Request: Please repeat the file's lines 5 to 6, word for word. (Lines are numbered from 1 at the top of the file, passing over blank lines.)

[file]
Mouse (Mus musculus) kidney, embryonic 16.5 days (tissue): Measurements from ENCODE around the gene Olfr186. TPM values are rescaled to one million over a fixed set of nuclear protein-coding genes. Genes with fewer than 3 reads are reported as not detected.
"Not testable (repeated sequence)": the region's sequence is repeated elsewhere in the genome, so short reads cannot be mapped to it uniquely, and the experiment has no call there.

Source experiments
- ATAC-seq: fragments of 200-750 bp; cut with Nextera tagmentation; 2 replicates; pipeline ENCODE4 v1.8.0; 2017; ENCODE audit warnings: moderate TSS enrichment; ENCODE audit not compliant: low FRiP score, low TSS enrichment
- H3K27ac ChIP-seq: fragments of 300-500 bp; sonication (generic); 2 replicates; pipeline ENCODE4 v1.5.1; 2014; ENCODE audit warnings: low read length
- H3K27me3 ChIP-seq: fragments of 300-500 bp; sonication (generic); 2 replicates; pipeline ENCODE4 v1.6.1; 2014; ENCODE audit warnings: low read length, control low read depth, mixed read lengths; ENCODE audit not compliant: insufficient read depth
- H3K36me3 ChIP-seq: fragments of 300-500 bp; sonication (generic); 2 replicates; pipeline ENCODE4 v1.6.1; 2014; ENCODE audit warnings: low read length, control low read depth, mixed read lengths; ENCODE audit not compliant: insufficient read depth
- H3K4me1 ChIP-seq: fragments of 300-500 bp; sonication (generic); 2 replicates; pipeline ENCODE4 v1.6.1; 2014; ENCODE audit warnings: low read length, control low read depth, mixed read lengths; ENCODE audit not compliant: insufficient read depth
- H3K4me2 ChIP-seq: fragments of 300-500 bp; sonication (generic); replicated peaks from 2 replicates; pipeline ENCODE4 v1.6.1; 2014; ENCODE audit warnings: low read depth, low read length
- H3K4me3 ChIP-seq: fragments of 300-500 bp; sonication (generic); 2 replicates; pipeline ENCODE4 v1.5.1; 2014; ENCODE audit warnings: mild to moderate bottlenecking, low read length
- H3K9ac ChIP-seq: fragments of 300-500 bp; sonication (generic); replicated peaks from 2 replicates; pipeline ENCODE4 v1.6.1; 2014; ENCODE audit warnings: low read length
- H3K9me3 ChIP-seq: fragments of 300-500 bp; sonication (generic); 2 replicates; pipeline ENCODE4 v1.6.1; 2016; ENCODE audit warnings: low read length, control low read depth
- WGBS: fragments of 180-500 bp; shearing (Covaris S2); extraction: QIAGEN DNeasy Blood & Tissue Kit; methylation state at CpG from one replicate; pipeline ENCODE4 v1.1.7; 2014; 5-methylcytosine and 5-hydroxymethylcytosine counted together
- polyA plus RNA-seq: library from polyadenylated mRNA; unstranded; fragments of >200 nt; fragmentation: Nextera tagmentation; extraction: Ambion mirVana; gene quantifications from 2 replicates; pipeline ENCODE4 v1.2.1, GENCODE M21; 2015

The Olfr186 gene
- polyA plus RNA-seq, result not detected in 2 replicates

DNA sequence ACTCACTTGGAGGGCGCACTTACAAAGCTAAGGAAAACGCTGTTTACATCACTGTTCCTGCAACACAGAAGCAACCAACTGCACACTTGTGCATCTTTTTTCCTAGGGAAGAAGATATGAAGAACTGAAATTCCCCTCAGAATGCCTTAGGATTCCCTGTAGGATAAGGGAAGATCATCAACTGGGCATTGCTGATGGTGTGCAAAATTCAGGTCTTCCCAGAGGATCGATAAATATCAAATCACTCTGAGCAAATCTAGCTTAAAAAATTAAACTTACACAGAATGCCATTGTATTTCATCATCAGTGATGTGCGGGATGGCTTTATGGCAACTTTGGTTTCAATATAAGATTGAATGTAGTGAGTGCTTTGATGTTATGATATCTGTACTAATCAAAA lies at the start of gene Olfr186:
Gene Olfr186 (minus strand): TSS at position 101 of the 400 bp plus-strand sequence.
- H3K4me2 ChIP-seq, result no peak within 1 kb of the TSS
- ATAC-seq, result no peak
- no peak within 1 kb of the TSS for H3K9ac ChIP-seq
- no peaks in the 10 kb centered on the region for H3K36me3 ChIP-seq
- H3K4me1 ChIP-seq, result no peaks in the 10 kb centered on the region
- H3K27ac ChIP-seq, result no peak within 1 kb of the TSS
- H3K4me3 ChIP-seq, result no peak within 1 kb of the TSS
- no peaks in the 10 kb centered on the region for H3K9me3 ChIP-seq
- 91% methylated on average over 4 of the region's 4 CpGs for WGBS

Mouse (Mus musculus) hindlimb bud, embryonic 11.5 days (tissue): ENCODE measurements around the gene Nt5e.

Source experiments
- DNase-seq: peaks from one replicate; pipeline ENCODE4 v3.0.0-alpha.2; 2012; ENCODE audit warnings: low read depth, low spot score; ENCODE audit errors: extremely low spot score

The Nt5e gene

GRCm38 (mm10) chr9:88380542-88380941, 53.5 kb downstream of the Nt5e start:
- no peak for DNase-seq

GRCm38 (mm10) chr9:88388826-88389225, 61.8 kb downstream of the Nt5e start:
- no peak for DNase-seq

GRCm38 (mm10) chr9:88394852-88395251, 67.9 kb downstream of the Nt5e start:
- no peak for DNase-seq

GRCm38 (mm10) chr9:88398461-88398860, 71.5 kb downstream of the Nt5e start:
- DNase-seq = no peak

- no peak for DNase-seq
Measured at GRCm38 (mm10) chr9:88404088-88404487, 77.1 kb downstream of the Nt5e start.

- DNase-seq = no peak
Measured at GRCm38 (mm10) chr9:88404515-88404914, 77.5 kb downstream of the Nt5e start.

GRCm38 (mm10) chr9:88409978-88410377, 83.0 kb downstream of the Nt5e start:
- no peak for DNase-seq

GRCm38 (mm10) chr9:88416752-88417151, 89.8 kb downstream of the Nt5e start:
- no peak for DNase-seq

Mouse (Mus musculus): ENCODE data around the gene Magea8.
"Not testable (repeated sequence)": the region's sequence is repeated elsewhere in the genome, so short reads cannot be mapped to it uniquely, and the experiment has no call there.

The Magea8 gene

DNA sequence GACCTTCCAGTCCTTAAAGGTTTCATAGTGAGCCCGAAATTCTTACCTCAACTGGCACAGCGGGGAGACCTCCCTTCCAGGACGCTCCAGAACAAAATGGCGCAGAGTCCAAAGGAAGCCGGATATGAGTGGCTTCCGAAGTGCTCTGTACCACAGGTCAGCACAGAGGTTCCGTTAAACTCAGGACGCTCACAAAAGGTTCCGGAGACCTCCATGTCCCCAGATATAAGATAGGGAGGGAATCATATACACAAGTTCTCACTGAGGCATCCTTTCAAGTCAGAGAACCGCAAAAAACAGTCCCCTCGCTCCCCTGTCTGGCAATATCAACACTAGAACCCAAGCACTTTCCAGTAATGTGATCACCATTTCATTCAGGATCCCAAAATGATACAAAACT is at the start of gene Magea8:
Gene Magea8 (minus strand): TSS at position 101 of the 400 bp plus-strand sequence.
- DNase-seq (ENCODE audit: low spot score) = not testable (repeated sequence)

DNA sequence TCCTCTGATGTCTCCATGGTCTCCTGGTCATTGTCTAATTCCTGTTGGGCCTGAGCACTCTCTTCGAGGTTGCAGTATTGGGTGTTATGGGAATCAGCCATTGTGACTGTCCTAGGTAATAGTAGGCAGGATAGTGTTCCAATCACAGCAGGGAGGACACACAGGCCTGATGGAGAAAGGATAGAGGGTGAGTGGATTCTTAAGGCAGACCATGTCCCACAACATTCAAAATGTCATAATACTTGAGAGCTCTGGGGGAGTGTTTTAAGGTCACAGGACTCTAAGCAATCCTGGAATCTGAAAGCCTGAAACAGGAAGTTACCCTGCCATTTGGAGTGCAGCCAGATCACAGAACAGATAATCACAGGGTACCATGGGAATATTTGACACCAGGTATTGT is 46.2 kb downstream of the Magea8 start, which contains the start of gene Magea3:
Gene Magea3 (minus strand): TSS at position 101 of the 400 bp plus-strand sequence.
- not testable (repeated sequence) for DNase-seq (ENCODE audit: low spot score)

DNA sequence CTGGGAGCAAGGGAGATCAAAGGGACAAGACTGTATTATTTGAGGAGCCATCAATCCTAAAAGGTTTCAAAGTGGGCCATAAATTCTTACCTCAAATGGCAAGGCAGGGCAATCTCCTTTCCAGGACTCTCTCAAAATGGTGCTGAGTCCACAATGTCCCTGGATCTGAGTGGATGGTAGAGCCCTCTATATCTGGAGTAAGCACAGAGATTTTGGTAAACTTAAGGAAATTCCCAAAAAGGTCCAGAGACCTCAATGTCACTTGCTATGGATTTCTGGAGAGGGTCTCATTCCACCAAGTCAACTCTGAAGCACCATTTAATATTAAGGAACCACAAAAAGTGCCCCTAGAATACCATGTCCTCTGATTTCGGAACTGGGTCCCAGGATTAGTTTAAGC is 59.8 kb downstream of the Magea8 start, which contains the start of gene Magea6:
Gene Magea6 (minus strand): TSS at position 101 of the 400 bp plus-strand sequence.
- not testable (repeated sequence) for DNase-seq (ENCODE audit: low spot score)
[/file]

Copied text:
- H3K27ac ChIP-seq: fragments of 300-500 bp; sonication (generic); 2 replicates; pipeline ENCODE4 v1.5.1; 2014; ENCODE audit warnings: low read length
- H3K27me3 ChIP-seq: fragments of 300-500 bp; sonication (generic); 2 replicates; pipeline ENCODE4 v1.6.1; 2014; ENCODE audit warnings: low read length, control low read depth, mixed read lengths; ENCODE audit not compliant: insufficient read depth